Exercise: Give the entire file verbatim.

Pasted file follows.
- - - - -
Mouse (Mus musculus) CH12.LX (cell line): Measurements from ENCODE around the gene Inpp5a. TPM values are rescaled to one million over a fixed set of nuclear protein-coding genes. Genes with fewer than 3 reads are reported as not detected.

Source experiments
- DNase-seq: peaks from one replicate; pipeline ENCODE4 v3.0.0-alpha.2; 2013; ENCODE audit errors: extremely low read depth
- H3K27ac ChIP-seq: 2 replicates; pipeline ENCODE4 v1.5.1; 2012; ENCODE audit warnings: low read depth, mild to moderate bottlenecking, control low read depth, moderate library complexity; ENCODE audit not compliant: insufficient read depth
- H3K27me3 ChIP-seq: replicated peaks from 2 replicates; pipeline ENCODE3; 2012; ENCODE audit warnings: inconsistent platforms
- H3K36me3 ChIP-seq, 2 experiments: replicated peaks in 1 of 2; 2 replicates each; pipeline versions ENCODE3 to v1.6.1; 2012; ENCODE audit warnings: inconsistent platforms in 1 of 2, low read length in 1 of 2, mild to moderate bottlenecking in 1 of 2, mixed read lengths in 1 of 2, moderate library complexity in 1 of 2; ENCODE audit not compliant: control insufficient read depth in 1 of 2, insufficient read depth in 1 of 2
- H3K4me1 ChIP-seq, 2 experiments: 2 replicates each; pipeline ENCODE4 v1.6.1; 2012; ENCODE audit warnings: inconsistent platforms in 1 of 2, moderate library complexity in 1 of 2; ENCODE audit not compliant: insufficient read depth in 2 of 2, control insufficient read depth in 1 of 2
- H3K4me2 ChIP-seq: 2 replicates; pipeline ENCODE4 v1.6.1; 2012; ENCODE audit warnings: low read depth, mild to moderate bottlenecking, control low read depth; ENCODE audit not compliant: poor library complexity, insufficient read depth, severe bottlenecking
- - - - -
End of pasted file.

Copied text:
Mouse (Mus musculus) CH12.LX (cell line): Measurements from ENCODE around the gene Inpp5a. TPM values are rescaled to one million over a fixed set of nuclear protein-coding genes. Genes with fewer than 3 reads are reported as not detected.

Source experiments
- DNase-seq: peaks from one replicate; pipeline ENCODE4 v3.0.0-alpha.2; 2013; ENCODE audit errors: extremely low read depth
- H3K27ac ChIP-seq: 2 replicates; pipeline ENCODE4 v1.5.1; 2012; ENCODE audit warnings: low read depth, mild to moderate bottlenecking, control low read depth, moderate library complexity; ENCODE audit not compliant: insufficient read depth
- H3K27me3 ChIP-seq: replicated peaks from 2 replicates; pipeline ENCODE3; 2012; ENCODE audit warnings: inconsistent platforms
- H3K36me3 ChIP-seq, 2 experiments: replicated peaks in 1 of 2; 2 replicates each; pipeline versions ENCODE3 to v1.6.1; 2012; ENCODE audit warnings: inconsistent platforms in 1 of 2, low read length in 1 of 2, mild to moderate bottlenecking in 1 of 2, mixed read lengths in 1 of 2, moderate library complexity in 1 of 2; ENCODE audit not compliant: control insufficient read depth in 1 of 2, insufficient read depth in 1 of 2
- H3K4me1 ChIP-seq, 2 experiments: 2 replicates each; pipeline ENCODE4 v1.6.1; 2012; ENCODE audit warnings: inconsistent platforms in 1 of 2, moderate library complexity in 1 of 2; ENCODE audit not compliant: insufficient read depth in 2 of 2, control insufficient read depth in 1 of 2
- H3K4me2 ChIP-seq: 2 replicates; pipeline ENCODE4 v1.6.1; 2012; ENCODE audit warnings: low read depth, mild to moderate bottlenecking, control low read depth; ENCODE audit not compliant: poor library complexity, insufficient read depth, severe bottlenecking